RESIDENTS of Hambleden were unable to use their bathrooms for five days after they were flooded with sewage.
Toilets were blocked and large puddles appeared outside a number of homes in the centre of the village after the drains burst.
Julie Roberts, 34, had to use public toilets and the shower at her gym after she discovered almost an inch of water covering her bathroom floor.
She said: “Most of the houses in Hambleden have bathrooms downstairs so people couldn’t use them. The toilet bowls were full of waste water. The problem was so bad — all the drain covers were lifting because there was so much water in them.
“My partner and I were using public toilets in the car park at Hambleden Mill.”
Ms Roberts, who installs MRI scanners in hospitals, said she called Thames Water on December 31 to say that water was lifting drain covers outside her home.
Two days later, a workman came out and took photographs. However, nothing else happened and she said drains kept “gurgling”.
Then last week she realised there was a serious problem after speaking to other villagers and learning that residents in cottages owned by the Hambleden Estate had also reported high water levels to Thames Water.
Bathroooms flooded on Thursday last week and were unusable until Tuesday. Ms Roberts’ bathroom floor has been stained black as a result.
The problem was only solved when Thames Water hired a company called Lanes for Drains to pump water out of the drains using a tanker on Monday evening.
Ms Roberts said: “Because the drain levels were so high, people were unable to use their toilets. The sewers go through the two fields to the north and south of the village and the manholes had spread excrement.
“Although Thames Water was told about this by numerous people they didn’t seem to care or be able to join up all the dots and put the complaints together.
“The thing people are really annoyed about is we have all been ringing up over the last few weeks but it had to flood someone’s house before they came to deal with it. They didn’t seem bothered that people couldn’t use their toilets.
“I asked if we could have some portable loos and they said it wasn’t their responsibility to provide toilets.”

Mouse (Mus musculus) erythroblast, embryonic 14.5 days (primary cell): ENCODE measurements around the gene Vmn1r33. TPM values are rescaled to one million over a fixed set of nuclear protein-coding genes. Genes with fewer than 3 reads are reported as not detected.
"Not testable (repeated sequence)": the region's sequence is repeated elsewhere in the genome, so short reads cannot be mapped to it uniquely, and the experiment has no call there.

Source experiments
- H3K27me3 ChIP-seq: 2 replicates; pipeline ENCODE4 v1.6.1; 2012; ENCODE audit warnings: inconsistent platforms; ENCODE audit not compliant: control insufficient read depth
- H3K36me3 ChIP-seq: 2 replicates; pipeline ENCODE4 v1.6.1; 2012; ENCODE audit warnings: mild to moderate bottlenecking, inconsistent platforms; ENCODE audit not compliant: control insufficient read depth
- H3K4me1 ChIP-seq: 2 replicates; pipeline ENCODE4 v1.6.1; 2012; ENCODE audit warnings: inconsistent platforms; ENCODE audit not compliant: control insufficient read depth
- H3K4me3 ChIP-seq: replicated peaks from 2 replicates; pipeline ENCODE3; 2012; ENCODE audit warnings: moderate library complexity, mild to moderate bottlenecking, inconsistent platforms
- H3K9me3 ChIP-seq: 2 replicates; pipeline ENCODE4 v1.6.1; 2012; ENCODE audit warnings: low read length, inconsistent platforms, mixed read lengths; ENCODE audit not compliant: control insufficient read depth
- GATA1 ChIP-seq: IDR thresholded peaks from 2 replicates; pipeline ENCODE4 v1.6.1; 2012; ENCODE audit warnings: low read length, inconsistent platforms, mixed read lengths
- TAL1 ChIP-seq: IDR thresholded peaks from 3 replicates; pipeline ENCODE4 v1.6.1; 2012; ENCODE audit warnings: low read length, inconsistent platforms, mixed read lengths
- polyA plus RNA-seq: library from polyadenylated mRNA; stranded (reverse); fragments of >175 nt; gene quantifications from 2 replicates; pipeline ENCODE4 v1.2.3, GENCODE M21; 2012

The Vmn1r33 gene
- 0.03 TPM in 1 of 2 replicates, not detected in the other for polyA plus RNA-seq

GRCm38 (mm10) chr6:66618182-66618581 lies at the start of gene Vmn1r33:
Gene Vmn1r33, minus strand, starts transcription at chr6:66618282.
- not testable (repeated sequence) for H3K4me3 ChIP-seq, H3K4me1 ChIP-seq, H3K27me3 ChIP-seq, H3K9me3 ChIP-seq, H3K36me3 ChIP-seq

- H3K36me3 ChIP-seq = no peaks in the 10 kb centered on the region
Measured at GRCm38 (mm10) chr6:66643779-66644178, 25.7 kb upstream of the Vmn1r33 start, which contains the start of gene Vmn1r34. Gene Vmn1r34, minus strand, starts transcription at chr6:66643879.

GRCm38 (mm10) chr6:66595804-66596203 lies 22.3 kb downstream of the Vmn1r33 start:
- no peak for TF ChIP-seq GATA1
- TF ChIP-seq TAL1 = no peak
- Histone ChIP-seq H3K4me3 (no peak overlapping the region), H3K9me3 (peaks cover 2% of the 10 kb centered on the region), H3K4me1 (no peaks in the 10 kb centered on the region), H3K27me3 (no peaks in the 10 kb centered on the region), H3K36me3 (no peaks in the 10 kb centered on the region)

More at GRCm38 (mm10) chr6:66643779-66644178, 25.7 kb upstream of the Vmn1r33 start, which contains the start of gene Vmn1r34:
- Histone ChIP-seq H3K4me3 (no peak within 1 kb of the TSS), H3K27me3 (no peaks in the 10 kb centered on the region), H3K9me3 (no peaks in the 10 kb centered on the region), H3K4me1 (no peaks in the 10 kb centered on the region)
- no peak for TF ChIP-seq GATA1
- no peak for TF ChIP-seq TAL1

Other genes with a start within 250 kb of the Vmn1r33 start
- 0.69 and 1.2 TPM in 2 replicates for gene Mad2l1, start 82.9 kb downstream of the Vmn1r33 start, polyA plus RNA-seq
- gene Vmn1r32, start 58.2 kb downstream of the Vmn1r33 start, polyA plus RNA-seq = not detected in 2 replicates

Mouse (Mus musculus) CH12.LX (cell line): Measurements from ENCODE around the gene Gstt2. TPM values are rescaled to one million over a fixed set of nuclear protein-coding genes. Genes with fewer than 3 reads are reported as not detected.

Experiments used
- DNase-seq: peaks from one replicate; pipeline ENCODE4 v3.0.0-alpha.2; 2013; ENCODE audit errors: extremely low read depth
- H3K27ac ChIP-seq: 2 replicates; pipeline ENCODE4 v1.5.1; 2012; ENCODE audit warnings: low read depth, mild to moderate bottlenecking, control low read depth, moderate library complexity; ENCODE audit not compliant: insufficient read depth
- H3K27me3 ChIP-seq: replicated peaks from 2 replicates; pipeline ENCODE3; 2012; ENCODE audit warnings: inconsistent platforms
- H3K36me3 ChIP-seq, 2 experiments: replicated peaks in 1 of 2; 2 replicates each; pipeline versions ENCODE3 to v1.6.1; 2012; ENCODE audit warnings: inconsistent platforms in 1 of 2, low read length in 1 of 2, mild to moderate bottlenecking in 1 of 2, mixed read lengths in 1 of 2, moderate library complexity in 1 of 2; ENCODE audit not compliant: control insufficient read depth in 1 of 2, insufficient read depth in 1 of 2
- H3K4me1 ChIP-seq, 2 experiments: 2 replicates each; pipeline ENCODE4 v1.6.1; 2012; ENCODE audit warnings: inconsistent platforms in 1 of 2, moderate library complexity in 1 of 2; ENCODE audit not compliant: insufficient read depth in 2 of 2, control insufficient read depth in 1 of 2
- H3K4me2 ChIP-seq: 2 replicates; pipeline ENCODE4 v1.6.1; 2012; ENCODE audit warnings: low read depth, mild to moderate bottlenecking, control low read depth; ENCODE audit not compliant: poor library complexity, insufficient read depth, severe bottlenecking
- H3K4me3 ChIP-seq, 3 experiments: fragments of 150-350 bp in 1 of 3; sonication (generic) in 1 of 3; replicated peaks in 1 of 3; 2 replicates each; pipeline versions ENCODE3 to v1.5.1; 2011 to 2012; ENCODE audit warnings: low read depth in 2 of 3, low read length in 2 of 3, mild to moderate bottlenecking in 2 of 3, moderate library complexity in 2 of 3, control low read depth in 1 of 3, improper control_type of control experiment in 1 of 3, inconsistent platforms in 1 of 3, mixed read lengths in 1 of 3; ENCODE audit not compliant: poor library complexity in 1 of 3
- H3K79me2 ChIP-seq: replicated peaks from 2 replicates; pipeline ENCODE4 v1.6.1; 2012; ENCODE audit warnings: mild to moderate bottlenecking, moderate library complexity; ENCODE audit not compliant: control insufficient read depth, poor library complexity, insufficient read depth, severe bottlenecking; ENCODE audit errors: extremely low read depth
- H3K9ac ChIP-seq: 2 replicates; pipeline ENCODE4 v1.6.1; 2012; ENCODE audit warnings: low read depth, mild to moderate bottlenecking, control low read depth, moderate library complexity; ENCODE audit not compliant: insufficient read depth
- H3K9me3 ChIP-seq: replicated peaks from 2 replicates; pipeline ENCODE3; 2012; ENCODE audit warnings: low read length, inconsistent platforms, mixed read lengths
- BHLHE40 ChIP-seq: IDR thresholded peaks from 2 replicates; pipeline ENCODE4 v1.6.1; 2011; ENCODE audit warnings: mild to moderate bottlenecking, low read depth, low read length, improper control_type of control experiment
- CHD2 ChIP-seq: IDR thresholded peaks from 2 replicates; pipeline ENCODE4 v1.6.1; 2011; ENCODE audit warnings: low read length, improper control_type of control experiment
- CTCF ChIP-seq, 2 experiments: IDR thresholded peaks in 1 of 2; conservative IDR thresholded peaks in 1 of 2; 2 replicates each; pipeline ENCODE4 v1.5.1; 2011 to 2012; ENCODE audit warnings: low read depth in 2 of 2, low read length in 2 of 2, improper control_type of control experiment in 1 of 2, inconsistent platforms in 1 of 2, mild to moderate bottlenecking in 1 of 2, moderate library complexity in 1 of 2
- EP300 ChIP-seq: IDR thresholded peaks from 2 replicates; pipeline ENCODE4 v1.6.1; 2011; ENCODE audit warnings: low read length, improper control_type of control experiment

She had feared the problem would return and wanted a tanker to remain in the village until the problem was resolved.
“At peak times of the day when everyone is using their bathrooms in the morning the water levels are still going up,” she said.
“There has also been no feedback from Thames Water about what they are going to do to decontaminate our homes or any advice to us on what we should do.” Her partner Jamie Baker, a TV producer, said: “The drains have been blocked several times since we moved in about two years ago.
“It’s a constant battle with Thames Water so there’s clearly an issue with the
“Thankfully, we’re through this now but the company didn’t act quickly enough. If it had, we would never have got that stuff in our bathroom.”
A group of residents handed out leaflets asking people to restrict their water use.
Another villager, who didn’t want to be named, said: “My toilet has been blocked to the point of nearly overflowing into the bathroom. The problems are above the guys who came here. They say they need a tanker 24/7 but that needs to come from the management.
“These pipes have been here since the Fifties. Back then, people had occasional baths but now people shower at least once a day and use gadgets like washing machines and dishwashers. The pipes aren’t adequate any more.”
A Thames Water spokesman said poor weather had caused the natural drainage system to fail and fat from food waste had blocked one sewer. It was cleared on Wednesday.
The spokesman added: “Food fat should never go down drains because while it slips down sinks easily when warm, it cools down in our sewers and sets into hard ‘fatbergs’, which leads, in cases like this, to sewage backing up into people’s homes.
“We sympathise deeply with any of our customers who have been sewer-
flooded. It is truly disgusting and we are committed to ending this problem.”
He said tankers had been in high demand following the recent floods and the company had to prioritise.
* The Stag and Huntsman pub in Hambleden was unable to serve draught lager and beer for several days between Christmas and New Year after the cellar was flooded with 5ft of water.